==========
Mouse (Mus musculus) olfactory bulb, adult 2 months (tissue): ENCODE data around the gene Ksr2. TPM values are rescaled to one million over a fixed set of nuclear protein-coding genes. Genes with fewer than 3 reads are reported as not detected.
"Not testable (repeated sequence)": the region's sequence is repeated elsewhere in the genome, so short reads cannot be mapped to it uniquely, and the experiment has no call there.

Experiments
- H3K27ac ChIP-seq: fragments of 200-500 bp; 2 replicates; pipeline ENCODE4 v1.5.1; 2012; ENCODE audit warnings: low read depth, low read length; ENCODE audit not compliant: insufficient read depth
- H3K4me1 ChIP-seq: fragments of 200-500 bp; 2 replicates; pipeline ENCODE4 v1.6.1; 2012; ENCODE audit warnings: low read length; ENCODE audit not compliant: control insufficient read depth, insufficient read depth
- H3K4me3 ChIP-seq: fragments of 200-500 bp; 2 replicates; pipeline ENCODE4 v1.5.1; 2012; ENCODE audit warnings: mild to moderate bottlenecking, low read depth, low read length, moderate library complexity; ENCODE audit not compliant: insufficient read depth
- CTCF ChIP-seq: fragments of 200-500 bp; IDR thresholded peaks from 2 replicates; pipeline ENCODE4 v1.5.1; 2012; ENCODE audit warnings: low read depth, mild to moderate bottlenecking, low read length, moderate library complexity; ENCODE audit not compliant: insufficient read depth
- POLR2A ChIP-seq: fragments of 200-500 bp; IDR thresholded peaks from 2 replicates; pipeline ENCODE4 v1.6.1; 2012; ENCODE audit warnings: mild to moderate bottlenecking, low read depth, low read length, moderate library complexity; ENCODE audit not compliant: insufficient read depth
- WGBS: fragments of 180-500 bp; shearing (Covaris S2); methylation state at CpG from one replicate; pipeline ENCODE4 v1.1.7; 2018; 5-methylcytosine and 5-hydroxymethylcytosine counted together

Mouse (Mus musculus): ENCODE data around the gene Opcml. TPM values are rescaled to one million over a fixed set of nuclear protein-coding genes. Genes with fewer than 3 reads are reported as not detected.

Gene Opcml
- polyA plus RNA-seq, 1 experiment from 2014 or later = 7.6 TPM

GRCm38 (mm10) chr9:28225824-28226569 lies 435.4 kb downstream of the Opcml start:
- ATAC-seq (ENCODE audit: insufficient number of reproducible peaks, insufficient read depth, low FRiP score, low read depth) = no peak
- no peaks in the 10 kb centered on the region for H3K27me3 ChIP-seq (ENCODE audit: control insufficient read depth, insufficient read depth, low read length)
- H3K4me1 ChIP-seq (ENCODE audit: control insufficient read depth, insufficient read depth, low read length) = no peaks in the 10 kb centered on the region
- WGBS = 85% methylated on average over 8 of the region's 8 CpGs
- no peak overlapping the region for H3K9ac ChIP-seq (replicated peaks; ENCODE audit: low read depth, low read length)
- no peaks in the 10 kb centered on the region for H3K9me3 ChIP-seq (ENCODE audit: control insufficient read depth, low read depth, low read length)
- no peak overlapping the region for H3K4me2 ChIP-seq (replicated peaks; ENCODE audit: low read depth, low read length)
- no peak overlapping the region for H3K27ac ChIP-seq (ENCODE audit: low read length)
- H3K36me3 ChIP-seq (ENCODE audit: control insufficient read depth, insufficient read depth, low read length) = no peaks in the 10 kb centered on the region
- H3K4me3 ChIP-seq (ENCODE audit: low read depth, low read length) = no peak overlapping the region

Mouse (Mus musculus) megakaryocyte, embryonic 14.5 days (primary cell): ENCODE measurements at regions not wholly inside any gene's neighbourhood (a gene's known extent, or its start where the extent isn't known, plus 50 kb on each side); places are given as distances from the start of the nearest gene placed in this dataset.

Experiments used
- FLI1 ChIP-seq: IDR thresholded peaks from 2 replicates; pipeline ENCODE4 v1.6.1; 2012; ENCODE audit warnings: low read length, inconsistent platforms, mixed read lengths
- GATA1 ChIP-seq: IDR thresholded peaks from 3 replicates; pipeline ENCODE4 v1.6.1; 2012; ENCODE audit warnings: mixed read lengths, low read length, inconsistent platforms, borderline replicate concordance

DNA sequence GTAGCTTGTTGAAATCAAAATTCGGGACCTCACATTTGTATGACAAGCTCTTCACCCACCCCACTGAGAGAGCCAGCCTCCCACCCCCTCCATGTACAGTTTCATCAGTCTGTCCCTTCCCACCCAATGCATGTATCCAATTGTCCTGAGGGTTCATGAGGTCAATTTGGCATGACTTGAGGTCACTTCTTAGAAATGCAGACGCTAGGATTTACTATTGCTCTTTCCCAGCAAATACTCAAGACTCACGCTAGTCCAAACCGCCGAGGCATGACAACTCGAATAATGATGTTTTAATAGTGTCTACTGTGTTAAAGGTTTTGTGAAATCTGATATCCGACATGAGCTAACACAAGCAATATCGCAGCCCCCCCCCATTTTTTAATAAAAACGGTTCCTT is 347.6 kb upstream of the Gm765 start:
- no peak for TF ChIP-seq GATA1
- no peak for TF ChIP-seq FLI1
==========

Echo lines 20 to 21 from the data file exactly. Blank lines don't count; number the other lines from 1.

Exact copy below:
- no peak overlapping the region for H3K4me2 ChIP-seq (replicated peaks; ENCODE audit: low read depth, low read length)
- no peak overlapping the region for H3K27ac ChIP-seq (ENCODE audit: low read length)